Another scandal involves the governor of New York, Andrew Cuomo, who is now accused of allegedly committing sexual harassment against a former assistant.
Former Deputy Secretary of Economic Development and Special Advisor to the Governor, Lindsley Boylan, claims that Cuomo sexually harassed her while co-workers viewed the behavior as “normal.”
Boylan said Cuomo constantly sought her out and staff would arrange meetings with her where he would make inappropriate comments. The former governor’s aide wrote an essay on Medium where she recounted her story “of working with Governor Cuomo.”
Boylan said his behavior “was so normalized, particularly by Melissa DeRosa and other important women around him, that I only now realize how insidious his abuse was.”
The former aide said that in another incident, this time in Cuomo’s office, the governor “kissed her on the lips.” “I was in shock, but I kept walking,” she wrote.
Boylan accused the governor of harassment last year, but did not elaborate on his experiences at the time.
Cuomo’s office did not respond to numerous requests for comment from Fox News, but a spokesman said earlier in December that “there is simply no truth to these claims.”
Boylan wrote in his Wednesday essay that he expects “the governor and his top aides to try to discredit me further, just as they have done with Assemblyman Kim,” who recently accused Cuomo of threatening him.
Republican Rep. Elise Stefanik, for her part, immediately called on Cuomo to resign after Boylan’s story; the lawmaker had previously called for the allegations to be investigated further, but they never came to anything.
“It is an inexcusable shame that nearly every other elected official in New York state swept this serious and credible allegation under the rug,” Stefanik said in a statement Thursday.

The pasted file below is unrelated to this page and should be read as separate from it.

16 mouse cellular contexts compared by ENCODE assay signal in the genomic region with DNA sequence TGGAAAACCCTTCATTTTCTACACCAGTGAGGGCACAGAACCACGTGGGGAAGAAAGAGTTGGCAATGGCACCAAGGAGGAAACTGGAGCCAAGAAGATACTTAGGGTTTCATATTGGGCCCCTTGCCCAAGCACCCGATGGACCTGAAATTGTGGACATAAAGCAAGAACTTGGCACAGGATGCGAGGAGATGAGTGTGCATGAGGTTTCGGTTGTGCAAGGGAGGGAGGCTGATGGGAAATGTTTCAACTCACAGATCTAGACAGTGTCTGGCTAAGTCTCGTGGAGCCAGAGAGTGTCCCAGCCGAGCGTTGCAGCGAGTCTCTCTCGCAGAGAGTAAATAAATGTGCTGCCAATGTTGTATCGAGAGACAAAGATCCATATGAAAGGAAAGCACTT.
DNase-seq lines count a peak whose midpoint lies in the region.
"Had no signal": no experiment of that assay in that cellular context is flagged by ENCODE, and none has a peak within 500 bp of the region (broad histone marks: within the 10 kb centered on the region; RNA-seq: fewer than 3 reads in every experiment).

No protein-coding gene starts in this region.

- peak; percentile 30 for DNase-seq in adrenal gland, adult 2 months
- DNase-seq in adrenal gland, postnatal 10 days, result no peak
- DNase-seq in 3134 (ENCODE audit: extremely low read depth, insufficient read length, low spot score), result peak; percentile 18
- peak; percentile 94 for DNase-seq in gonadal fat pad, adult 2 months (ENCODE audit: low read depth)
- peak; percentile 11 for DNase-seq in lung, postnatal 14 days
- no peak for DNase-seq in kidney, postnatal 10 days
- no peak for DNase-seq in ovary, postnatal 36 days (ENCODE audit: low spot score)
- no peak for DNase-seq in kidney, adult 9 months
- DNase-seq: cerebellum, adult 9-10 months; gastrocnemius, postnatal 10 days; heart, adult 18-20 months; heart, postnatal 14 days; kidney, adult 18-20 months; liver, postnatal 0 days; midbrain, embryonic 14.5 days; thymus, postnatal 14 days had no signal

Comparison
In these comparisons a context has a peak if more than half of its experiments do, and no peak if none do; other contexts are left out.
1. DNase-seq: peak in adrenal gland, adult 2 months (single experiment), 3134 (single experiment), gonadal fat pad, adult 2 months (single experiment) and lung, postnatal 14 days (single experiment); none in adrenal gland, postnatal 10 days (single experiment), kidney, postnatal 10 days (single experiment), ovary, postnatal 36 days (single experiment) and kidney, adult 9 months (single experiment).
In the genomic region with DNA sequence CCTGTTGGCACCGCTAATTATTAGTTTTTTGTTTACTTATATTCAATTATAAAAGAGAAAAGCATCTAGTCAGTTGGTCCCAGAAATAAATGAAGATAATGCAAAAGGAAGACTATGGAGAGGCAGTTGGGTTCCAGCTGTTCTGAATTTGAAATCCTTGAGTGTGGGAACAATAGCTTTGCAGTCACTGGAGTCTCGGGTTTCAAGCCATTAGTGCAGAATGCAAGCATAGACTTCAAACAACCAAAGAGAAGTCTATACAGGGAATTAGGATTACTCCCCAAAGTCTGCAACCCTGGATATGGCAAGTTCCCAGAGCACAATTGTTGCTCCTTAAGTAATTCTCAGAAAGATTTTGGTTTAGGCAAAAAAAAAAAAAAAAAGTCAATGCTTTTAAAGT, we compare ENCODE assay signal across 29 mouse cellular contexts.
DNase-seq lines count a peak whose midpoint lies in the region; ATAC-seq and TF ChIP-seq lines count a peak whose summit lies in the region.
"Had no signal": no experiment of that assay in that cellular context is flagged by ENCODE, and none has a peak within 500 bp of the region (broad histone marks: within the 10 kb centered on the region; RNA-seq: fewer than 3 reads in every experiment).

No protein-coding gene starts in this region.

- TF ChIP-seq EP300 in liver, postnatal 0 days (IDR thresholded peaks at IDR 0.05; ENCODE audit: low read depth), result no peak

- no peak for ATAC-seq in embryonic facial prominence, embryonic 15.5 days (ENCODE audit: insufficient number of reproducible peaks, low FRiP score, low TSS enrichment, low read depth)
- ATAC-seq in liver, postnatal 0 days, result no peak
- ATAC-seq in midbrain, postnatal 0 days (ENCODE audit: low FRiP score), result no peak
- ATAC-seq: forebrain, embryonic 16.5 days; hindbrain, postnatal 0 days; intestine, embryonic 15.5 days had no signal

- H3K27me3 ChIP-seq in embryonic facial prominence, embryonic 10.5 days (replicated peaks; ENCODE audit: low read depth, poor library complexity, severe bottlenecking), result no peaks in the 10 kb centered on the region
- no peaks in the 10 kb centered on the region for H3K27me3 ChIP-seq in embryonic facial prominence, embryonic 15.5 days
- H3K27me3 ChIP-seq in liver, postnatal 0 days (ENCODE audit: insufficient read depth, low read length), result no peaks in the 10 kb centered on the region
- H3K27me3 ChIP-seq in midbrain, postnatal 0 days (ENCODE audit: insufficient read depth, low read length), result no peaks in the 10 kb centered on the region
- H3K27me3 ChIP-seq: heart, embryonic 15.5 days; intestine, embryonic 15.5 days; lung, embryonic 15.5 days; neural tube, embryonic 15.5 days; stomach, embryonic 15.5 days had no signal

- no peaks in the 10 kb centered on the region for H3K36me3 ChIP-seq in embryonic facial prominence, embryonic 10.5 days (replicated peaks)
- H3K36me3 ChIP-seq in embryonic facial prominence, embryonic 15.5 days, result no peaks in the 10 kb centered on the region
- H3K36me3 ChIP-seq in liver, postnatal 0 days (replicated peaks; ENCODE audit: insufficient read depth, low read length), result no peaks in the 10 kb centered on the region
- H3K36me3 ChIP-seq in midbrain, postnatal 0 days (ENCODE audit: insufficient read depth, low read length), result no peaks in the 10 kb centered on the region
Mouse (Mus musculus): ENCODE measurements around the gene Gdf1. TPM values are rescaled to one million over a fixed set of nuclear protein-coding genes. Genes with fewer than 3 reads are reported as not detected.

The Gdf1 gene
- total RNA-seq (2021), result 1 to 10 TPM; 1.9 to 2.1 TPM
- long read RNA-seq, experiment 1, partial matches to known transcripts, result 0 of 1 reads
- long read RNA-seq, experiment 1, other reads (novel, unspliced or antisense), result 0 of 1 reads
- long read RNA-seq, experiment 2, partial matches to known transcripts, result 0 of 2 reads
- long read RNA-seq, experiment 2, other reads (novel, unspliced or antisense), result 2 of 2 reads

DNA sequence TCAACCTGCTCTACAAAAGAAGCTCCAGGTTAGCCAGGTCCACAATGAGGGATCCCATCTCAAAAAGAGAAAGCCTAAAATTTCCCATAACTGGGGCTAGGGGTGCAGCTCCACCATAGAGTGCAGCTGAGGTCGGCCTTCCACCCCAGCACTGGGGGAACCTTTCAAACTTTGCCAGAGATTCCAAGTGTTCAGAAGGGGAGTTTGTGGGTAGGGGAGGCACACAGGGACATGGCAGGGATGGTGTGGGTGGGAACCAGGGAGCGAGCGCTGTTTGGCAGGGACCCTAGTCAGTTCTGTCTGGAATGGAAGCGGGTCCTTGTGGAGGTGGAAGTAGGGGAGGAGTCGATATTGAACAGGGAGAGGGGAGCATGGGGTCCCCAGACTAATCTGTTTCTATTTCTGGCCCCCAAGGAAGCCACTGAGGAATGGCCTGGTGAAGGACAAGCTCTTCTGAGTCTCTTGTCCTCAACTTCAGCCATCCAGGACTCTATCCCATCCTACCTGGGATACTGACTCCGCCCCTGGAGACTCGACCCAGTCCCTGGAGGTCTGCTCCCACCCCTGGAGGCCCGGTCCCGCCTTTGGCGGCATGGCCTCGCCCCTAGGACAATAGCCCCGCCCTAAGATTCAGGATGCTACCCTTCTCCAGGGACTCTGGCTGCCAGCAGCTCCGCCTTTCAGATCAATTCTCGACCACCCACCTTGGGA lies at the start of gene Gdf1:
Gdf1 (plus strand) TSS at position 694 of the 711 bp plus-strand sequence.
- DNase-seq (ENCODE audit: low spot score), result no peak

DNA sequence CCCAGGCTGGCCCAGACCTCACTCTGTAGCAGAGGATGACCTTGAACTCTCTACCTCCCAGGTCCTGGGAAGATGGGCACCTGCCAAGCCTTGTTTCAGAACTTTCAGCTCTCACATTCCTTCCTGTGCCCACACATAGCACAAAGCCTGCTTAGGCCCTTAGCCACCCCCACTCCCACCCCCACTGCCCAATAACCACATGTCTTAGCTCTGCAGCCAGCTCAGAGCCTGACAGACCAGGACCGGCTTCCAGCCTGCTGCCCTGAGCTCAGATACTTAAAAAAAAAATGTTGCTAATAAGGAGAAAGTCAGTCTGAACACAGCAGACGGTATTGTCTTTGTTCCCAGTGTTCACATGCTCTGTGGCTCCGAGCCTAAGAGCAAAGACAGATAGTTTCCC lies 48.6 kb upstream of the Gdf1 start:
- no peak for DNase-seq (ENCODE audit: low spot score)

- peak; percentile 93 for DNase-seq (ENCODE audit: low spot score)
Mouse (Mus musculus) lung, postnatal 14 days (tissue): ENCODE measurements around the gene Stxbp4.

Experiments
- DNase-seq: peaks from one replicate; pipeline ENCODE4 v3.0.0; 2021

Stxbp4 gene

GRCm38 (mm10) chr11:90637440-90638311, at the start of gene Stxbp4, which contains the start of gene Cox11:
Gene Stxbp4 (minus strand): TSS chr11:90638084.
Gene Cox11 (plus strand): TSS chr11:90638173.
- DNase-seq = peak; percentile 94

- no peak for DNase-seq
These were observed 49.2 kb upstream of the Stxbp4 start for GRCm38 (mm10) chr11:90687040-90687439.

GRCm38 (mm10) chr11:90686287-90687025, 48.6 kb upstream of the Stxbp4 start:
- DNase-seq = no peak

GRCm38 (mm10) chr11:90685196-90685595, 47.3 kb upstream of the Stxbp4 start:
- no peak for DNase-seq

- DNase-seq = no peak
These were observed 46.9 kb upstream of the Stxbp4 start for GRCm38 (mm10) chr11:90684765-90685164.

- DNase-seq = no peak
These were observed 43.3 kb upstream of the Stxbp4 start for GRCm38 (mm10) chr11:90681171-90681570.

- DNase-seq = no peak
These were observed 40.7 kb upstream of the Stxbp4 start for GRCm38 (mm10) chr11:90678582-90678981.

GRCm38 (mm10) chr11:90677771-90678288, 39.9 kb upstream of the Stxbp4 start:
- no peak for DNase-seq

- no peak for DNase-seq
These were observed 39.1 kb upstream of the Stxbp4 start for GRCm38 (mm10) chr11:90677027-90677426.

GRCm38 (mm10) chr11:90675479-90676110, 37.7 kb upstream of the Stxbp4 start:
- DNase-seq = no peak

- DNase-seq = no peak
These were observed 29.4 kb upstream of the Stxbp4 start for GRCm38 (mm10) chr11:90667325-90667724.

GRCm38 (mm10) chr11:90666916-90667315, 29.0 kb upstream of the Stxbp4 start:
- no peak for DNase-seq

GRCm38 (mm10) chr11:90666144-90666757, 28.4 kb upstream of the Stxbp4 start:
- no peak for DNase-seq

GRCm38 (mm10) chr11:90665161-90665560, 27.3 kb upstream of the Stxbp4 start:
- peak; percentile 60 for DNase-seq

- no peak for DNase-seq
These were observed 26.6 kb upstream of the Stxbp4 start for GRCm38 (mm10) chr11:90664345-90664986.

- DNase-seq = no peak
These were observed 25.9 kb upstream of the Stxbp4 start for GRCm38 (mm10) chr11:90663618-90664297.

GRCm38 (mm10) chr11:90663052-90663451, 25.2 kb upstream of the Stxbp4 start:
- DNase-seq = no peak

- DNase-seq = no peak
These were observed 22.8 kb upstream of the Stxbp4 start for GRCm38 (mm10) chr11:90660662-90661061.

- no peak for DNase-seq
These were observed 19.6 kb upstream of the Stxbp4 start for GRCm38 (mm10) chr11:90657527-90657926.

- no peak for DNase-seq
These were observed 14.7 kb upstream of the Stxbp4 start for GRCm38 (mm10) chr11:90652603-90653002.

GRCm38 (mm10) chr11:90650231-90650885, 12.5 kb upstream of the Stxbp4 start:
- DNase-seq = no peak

“Sexual harassment and sexual abuse in the workplace is not a political issue, it’s about right and wrong,” she said.
Boylan’s newly detailed allegations triggered renewed calls for Cuomo to resign, as he faces intense scrutiny after it emerged that he knowingly lied about the true number of elderly deaths in the state’s nursing homes.
Not the first time
Last December, when Andrew Cuomo’s name was being bandied about as a possible U.S. Attorney General, the former aide denounced through her Twitter account that Cuomo “sexually harassed her for years” and assured that “many saw and watched” what was going on.
“I could never anticipate what to expect: would I be questioned about my work (which was very good) or harassed about my appearance? Or would they both be in the same conversation? This was the path for years,” he said.
Boylan said she “knows she’s not the only woman” and accused Andrew Cuomo of “abusing his power.”
Regarding the possibility of Cuomo becoming prosecutor, the former aide assured in a tweet that the governor “has no ethics” and “takes advantage of people.” In addition, she described as “terrifying” to offer him that position: “I saw how he exercised power for years. He takes advantage of the people, including me,” Boylan denounced.
The governor, for his part, denied having harassed Boylan: “I’ve heard about the tweet, and what it said about comments I had made, and it’s simply not true,” Cuomo said in a conference call with members of the press.
Although the veracity of Boylan’s allegation is unclear; according to the Associated Press news agency, Cuomo’s former assistant reportedly resigned after receiving several complaints about her behavior.
“Several women complained to Empire State Development’s human resources department that Ms. Boyland had behaved toward them in a manner that harassed them, belittled them, yelled at them, and was generally unprofessional,” wrote the administration’s ethics officer, Julia Pinover Kupiec, in a memo.